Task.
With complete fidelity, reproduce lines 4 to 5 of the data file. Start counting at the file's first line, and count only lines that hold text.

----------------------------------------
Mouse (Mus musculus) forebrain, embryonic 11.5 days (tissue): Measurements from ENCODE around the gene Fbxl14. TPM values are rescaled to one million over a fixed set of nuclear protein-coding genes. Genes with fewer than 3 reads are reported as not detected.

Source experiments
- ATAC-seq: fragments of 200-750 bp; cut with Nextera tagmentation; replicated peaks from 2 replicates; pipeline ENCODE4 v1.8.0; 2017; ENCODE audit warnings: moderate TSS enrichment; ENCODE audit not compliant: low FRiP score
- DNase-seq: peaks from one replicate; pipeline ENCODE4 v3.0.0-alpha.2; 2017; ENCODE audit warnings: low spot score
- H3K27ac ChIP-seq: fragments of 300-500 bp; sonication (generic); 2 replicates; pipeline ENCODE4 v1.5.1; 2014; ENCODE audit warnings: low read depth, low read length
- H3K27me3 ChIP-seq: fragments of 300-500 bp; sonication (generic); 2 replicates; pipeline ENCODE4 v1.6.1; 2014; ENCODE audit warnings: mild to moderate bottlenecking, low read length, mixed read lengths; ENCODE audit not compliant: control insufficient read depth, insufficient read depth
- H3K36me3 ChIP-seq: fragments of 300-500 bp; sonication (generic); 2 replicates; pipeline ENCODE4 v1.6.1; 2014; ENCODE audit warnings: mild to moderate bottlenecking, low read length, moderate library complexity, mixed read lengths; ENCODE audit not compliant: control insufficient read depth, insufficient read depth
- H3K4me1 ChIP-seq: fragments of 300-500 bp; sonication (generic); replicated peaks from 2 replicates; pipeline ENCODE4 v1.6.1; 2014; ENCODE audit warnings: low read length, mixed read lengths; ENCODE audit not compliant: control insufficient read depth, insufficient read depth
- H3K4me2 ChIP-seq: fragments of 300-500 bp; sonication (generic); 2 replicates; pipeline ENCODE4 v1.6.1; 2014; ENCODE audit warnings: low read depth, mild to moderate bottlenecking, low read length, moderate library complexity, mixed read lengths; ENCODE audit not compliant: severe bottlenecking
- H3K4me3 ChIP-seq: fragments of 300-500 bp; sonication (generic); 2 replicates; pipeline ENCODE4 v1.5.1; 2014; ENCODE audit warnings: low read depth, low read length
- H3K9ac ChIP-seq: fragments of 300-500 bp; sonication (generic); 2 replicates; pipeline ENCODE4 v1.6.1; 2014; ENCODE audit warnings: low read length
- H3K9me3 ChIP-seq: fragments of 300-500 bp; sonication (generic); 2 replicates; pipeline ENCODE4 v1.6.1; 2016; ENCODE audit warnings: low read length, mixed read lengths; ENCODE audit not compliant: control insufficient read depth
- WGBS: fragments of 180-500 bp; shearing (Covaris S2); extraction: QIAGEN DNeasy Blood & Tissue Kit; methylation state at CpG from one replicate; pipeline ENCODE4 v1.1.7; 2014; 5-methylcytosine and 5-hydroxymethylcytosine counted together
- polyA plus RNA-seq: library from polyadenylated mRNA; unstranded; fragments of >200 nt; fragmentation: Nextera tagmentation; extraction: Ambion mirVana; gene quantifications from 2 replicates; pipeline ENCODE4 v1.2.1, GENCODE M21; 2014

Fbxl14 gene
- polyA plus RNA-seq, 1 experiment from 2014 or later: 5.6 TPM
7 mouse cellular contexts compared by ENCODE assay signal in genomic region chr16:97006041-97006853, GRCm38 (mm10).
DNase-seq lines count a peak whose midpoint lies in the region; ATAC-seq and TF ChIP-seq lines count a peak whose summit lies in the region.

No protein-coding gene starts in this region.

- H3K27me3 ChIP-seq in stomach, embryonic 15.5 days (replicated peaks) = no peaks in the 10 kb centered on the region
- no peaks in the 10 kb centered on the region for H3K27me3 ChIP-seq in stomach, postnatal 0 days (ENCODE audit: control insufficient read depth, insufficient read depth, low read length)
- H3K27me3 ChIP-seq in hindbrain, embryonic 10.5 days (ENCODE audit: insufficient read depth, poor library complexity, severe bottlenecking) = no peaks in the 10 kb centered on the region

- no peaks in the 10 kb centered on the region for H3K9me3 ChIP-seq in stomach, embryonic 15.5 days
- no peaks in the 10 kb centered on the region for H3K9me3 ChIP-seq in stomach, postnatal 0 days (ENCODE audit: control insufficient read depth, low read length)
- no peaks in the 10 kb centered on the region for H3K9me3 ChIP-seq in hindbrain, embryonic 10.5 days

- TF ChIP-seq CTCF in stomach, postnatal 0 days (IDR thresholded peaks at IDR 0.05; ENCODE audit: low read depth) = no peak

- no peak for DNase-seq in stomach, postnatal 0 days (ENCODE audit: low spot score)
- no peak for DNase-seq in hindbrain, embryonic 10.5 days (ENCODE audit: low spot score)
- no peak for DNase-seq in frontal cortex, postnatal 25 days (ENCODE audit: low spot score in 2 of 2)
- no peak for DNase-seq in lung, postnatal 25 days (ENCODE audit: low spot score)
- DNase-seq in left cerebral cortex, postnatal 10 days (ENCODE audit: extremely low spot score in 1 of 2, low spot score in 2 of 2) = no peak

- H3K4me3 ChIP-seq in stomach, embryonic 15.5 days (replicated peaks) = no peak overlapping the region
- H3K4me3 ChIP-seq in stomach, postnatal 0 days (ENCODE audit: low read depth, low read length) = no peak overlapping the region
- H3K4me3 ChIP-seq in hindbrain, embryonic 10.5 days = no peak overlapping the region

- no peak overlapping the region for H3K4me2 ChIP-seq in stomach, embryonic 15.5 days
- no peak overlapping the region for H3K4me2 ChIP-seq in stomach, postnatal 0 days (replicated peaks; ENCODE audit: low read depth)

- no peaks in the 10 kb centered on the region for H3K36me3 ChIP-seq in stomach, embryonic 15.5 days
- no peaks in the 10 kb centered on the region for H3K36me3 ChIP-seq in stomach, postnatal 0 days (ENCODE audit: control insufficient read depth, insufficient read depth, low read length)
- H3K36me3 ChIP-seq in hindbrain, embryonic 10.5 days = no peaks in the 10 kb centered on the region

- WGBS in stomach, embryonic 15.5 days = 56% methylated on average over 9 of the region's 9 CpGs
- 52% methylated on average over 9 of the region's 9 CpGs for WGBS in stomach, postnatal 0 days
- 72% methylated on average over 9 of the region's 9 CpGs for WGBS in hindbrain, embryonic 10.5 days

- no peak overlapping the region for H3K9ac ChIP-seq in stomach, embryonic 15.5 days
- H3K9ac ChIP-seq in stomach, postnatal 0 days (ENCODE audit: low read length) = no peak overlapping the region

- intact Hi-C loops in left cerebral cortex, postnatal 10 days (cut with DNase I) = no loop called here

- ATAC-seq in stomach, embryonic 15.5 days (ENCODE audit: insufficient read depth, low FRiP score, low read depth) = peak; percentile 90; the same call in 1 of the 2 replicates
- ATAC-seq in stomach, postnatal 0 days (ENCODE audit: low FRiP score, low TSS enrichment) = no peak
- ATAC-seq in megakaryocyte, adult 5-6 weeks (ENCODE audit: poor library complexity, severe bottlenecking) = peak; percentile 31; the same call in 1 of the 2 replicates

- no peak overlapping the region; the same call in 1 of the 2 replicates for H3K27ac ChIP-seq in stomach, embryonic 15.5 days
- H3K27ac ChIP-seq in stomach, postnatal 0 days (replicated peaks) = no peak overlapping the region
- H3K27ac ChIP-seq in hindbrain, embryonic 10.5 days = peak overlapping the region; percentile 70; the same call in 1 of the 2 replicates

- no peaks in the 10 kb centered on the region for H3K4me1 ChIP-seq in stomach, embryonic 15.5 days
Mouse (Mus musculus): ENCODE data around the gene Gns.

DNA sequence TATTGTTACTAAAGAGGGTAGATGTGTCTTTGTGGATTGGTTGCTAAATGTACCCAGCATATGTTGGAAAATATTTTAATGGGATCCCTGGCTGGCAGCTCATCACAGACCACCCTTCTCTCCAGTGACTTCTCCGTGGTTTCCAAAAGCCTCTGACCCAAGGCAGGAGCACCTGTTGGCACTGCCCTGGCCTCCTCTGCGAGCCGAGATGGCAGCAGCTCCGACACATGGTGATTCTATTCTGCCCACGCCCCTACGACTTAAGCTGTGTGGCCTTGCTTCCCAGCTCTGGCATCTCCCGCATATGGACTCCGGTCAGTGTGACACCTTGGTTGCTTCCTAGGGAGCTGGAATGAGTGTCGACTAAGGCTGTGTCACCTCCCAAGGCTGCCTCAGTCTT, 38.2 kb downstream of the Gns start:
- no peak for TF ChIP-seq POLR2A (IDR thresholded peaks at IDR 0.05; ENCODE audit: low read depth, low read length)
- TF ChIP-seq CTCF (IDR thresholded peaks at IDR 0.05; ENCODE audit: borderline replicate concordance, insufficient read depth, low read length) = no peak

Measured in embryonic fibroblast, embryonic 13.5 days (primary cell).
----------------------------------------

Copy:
- DNase-seq: peaks from one replicate; pipeline ENCODE4 v3.0.0-alpha.2; 2017; ENCODE audit warnings: low spot score
- H3K27ac ChIP-seq: fragments of 300-500 bp; sonication (generic); 2 replicates; pipeline ENCODE4 v1.5.1; 2014; ENCODE audit warnings: low read depth, low read length